It is not uncommon to find aluminum in municipal water systems. It’s part of a treatment chemical used in some water treatment processes. Recently, however, it has been discovered in lead scale, deposits that form on lead water pipes.
The aluminum presence in pipes is both unsurprising and, in the quantities researchers saw in water pipes, not a health concern, according to Daniel Giammar, the Walter E. Browne Professor of Environmental Engineering in the McKelvey School of Engineering at Washington University in St. Louis. But no one had looked at how it might affect the larger municipal system.
In particular, Giammar wanted to find out, “What is that aluminum doing to the behavior of the lead in the scale?” As long as the lead is bound to the scale, it doesn’t enter the water system.
Giammar and a team ran several experiments and found that, in a lab setting, aluminum does have a small but important effect on lead’s solubility under certain conditions. Their results were published in late April in Environmental Science & Technology.
The experiments were carried out in large part by visiting PhD student Guiwei Li, who was able to complete the work during his brief stay at Washington University before returning to the Chinese Academy of Sciences.
In simplified models, the researchers took a look at how phosphate, aluminum and a combination of the two, affected a strip of lead in a jar of water with a composition close to that of water found in many water systems. The aim: to better understand lead’s solubility, or the amount that would dissolve and make its way into the water when impacted by those chemicals.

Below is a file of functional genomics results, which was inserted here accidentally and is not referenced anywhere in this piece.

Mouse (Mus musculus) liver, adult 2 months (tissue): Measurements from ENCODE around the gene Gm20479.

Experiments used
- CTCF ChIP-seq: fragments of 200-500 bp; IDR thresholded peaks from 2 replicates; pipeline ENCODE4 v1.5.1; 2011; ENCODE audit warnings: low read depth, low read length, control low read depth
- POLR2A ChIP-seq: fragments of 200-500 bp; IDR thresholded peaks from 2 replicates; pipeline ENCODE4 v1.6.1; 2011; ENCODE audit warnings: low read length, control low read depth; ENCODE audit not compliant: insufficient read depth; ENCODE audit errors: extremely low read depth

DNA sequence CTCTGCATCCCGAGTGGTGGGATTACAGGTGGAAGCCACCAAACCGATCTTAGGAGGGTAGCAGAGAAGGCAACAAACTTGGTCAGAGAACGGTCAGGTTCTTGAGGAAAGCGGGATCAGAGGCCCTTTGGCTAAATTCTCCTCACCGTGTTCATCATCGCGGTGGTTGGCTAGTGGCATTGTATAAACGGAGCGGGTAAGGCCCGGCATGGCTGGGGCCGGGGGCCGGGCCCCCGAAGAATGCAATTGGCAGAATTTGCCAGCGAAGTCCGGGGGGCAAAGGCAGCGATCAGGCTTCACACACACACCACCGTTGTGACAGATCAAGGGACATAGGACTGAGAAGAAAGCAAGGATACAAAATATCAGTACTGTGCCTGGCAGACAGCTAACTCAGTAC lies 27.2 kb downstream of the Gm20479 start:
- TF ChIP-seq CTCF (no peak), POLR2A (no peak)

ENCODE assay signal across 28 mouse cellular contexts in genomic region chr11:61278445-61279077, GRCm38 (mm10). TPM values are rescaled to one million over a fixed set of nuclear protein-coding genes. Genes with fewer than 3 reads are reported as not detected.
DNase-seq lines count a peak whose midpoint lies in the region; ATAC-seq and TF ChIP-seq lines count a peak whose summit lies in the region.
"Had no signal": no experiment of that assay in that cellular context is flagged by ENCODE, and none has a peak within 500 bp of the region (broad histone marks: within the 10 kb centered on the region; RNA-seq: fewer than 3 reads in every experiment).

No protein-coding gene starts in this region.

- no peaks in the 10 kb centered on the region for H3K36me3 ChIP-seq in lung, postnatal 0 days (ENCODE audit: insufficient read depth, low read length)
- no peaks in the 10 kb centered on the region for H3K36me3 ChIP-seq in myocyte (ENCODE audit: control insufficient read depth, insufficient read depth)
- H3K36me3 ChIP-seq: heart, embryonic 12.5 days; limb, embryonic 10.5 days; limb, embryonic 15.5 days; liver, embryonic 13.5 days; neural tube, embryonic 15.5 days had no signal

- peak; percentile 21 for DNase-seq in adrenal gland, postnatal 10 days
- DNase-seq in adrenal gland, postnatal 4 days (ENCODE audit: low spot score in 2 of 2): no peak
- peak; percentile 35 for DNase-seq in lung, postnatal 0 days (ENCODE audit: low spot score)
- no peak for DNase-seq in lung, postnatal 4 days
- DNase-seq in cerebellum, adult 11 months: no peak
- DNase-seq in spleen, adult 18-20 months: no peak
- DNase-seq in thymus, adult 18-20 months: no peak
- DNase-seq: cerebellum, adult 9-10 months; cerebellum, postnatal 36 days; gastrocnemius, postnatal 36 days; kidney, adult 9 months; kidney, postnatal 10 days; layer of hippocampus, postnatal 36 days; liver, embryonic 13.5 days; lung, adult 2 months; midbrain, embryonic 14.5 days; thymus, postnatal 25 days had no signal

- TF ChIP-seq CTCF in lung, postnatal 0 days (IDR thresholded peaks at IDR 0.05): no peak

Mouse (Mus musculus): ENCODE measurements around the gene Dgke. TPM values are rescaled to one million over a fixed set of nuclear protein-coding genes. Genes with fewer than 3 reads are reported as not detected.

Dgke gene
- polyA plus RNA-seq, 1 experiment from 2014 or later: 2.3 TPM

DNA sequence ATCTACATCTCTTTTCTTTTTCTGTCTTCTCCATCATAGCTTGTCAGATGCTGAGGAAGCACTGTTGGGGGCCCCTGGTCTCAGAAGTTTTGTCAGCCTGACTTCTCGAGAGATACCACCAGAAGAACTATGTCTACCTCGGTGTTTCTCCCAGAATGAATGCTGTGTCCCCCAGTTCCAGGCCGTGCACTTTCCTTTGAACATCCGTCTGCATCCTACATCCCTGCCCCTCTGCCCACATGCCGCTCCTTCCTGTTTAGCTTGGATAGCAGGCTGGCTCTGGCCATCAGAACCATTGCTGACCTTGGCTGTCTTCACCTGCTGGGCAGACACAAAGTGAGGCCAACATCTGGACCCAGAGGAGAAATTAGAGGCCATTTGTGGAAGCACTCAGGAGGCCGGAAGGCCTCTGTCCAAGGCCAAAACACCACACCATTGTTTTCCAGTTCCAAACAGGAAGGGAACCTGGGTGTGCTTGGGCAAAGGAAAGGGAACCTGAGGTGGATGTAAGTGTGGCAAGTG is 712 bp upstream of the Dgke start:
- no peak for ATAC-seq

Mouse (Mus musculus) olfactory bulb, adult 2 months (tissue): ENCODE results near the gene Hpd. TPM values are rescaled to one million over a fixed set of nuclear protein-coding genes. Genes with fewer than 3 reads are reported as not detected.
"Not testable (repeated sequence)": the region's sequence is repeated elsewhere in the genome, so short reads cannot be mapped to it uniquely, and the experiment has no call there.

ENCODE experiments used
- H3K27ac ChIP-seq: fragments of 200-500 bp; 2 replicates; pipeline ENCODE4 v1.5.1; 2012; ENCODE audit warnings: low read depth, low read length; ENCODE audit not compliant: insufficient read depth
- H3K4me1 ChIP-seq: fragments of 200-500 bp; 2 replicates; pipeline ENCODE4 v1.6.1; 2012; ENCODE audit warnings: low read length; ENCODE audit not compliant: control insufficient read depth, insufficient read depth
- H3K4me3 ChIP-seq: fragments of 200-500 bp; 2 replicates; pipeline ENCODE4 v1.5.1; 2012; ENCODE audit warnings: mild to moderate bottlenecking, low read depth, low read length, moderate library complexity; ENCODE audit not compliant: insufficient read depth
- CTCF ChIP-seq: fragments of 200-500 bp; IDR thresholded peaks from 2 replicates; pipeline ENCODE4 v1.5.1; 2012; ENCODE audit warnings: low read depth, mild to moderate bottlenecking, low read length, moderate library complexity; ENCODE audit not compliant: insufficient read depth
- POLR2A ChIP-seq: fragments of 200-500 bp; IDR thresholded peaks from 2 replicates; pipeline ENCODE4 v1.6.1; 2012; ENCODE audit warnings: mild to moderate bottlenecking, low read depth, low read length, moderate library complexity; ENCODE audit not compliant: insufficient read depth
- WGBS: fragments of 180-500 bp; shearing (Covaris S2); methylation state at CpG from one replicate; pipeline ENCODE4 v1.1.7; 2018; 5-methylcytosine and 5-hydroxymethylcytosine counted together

In the jar in which only aluminum was added, there was no effect on the solubility of the lead strip; lead had dissolved into the water at a concentration of about 100 micrograms per liter.
In the jar in which only phosphate was added, the concentration of lead in the water decreased from about 100 micrograms per liter to less than one.
In the jar in which both aluminum and phosphate were added, the concentration of lead in the water decreased from about 100 micrograms per liter to about 10 micrograms per liter.
Ten micrograms of lead per liter of water is still below drinking water standards, Giammar said, but it’s still more lead in the water than was seen in the jar without aluminum. “This tells us what our next experiment should be,” he said. His lab will do these experiments with real lead pipes, as they have done in the past.
“This showed us things that were surprising,” he said. “Some people would have thought that aluminum wasn’t doing anything because it’s inert. But then in our work, we saw that it actually affects lead solubility.”
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